Study pinpoints gene's role in pancreatic cancer

August 11, 2017 by Ziba Kashef
A new study finds that pancreatic cancer cells use glucose to survive and also to spread to other organs. Credit: Yale University

Pancreatic cancer is a particularly deadly form of disease, and patients have few options for effective treatment. But a new Yale-led study has identified a gene that is critical to pancreatic cancer cell growth, revealing a fresh target for new therapies.

Senior author Narendra Wajapayee, associate professor of pathology, and his research team started with the premise that cells need specific nutrients to survive and divide quickly. They searched gene data sets to find genes involved in metabolism regulation that were highly expressed in pancreatic cancer tissue compared to normal pancreatic tissue. Out of 13 metabolic genes identified, they narrowed their search to four that when blocked, reduced the growth of pancreatic cancer cells. Further studies in animal models showed that one particular gene—PON2—was required for the growth of and their spread to other organs, such as the liver and lungs.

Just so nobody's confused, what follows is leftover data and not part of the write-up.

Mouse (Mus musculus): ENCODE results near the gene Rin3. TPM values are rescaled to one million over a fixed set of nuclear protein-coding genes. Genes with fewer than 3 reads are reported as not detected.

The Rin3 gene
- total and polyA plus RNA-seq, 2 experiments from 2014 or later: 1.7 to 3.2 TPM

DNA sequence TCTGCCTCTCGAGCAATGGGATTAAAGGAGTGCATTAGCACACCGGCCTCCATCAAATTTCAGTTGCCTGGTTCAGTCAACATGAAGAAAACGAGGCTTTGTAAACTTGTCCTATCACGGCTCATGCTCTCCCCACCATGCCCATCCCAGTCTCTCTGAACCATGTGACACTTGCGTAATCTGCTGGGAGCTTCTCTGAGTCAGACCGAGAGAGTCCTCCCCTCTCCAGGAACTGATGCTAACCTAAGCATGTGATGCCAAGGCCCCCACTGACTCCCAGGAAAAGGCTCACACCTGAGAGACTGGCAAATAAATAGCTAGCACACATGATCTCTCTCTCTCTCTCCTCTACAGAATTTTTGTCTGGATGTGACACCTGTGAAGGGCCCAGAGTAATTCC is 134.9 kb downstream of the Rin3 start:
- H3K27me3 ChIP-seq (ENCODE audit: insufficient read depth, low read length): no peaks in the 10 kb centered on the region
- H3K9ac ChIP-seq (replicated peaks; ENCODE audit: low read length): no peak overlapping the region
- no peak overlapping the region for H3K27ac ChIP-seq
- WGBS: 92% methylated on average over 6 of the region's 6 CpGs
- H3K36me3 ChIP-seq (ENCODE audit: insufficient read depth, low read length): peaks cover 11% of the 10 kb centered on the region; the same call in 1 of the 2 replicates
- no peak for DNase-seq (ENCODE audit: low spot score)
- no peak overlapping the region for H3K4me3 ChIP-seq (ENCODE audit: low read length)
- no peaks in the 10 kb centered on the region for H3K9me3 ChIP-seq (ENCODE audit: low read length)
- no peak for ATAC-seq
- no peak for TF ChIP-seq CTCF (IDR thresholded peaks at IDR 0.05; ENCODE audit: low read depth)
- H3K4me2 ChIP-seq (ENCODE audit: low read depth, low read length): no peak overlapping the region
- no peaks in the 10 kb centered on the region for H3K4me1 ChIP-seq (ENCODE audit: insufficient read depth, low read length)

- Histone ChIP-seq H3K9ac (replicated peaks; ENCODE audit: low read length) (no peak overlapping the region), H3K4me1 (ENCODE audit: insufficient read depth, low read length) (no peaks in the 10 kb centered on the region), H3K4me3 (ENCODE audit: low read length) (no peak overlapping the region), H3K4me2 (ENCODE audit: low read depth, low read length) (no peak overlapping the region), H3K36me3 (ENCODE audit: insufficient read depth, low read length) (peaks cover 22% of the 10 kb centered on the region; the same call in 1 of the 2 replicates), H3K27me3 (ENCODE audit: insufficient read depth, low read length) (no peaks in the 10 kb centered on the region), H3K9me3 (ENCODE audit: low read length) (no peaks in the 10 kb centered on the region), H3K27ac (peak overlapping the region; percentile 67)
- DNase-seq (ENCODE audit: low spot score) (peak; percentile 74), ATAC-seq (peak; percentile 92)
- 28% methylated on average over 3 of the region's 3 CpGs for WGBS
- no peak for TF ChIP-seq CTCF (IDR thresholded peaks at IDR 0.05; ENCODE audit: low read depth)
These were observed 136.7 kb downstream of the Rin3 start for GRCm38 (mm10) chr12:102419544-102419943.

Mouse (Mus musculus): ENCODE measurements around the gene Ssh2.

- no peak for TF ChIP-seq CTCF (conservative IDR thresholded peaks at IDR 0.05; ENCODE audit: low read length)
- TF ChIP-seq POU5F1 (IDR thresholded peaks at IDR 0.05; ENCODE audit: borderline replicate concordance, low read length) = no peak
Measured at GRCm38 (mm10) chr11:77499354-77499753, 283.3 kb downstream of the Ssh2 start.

The research team found that PON2 increases the ability of cells to use glucose to not only survive but also thrive while migrating to other parts of the body. With this insight, Wajapayee and his colleagues are working to develop inhibitors to block PON2 and cancer growth.

Explore further: Starving pancreatic cancer cells: Scientists identify potential pancreatic cancer target

More information: Arvindhan Nagarajan et al. Paraoxonase 2 Facilitates Pancreatic Cancer Growth and Metastasis by Stimulating GLUT1-Mediated Glucose Transport, Molecular Cell (2017). DOI: 10.1016/j.molcel.2017.07.014

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